SUN RA
                Astro Black

                  Recording Date: 
                        May 7, 1972

                     Sun Ra                 Key,Vib
                     Marshall Allen       FT,AS 
                            Atakatune            CG 
                            Ronnie Boykins     B 
                            Chiea                  CG 
                            Danny Davis         FT,AS 
                            Ahk Tal Ebah       TP
                            John Gilmore       Per,TS 
                            "Bugs" Hunter      D 
                            Tommy Hunter     Per
                             Lamont McLamb   TP
                             Atakatun Odun     Con
                             Eloe Omoe           CL
                             Pat Patrick           CL
                             Charles Stephens  TB
                             Danny Thompson   FT,BS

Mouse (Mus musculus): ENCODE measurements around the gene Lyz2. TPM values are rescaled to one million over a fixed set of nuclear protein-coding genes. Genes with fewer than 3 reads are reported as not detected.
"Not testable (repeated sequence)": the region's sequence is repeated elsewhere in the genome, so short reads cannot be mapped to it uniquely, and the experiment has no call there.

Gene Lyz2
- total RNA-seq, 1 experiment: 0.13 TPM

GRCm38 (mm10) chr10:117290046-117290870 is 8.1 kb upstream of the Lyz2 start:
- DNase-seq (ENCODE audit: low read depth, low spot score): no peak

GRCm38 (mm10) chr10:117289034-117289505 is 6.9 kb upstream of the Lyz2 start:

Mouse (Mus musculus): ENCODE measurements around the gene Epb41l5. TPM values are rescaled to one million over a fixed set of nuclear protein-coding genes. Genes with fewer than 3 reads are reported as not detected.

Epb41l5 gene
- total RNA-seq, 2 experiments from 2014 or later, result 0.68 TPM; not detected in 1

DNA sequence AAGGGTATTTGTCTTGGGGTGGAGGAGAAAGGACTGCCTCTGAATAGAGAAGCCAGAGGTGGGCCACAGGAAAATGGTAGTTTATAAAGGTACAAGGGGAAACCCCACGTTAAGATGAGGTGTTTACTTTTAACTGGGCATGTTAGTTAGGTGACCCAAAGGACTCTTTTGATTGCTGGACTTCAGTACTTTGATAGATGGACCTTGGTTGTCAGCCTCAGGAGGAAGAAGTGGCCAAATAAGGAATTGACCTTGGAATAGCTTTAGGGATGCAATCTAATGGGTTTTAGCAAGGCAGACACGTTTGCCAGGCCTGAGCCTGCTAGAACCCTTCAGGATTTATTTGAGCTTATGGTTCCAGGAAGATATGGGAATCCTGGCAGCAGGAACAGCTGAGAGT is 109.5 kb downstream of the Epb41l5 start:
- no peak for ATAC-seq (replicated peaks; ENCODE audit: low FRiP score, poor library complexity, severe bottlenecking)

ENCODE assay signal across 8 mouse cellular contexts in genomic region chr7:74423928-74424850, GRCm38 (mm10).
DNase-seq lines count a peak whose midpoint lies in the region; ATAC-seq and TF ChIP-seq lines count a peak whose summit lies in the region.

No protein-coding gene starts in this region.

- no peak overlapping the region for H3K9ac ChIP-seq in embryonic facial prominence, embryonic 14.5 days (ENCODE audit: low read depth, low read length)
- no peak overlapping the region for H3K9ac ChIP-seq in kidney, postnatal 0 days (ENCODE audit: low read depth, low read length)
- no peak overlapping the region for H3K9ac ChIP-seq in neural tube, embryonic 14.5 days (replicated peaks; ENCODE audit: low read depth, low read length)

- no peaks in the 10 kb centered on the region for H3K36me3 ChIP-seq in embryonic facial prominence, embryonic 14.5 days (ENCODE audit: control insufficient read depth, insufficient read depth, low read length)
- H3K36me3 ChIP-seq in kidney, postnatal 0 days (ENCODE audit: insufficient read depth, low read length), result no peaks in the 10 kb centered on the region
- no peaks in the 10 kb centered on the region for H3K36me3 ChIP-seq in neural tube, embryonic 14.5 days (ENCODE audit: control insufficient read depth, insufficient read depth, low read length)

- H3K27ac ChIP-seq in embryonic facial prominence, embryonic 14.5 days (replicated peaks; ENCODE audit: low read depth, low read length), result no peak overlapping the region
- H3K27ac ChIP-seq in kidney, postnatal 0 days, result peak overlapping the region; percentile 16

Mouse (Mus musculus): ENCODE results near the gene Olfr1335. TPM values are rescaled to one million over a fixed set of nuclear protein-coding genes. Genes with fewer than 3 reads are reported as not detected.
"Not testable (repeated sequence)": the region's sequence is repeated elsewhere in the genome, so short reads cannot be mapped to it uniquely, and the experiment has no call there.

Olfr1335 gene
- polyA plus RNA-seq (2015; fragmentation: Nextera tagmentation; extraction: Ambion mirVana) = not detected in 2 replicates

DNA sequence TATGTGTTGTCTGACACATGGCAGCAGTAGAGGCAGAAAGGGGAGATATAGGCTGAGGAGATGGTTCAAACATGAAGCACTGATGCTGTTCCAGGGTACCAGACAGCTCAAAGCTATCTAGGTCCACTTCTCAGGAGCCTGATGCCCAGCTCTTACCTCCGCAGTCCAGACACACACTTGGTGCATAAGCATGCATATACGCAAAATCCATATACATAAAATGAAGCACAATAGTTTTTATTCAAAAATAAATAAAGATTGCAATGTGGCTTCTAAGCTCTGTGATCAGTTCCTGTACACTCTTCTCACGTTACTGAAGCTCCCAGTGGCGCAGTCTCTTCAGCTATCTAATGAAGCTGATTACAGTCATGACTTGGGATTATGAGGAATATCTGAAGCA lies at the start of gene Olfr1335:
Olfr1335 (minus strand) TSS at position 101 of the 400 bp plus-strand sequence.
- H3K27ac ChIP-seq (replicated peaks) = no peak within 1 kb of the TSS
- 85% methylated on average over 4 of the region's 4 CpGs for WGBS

June Tyson           Vo
                             Alzo Wright          Vio,Viola


Review by Brian Olewnick
One of a handful of albums Sun Ra released on Impulse in the early '70s, Astro-Black provides a reasonably comprehensive picture of where the Arkestra was around the time, drawing to the end of their ultra-free period and beginning to investigate some traditional jazz forms. The opening title track explores some of Ra's spacier side, sounding a bit like a calmer alternative to his well-known "Space Is the Place" with June Tyson's ethereal vocals and the leader's ghostly synthesizer. "Discipline '99'" is a relaxed, bluesy number, although, as was often the case, one could argue that the band is a bit too relaxed and the piece does plod a little. But this is followed by a lively African-percussion-driven work, "Hidden Spheres," which, along with the propulsion provided by the great, underappreciated bassist Ronnie Boykins, is a fine example of Ra's band at their most enjoyable. "The Cosmo-Fire," the 18-minute track that closes the album, is a sprawling affair, a smorgasbord of Arkestra once again held in place by Boykins' bass, serving as a solid stem off of which Sun Ra launches abstract organ and vibraphone explorations and the rest of the band wails and sputters. Again, the performance is loose, but in a way that enhances the otherworldly effect that Ra strove for. Astro-Black isn't by any means the finest work by this musician, but is a decent introduction to his unique sound world.

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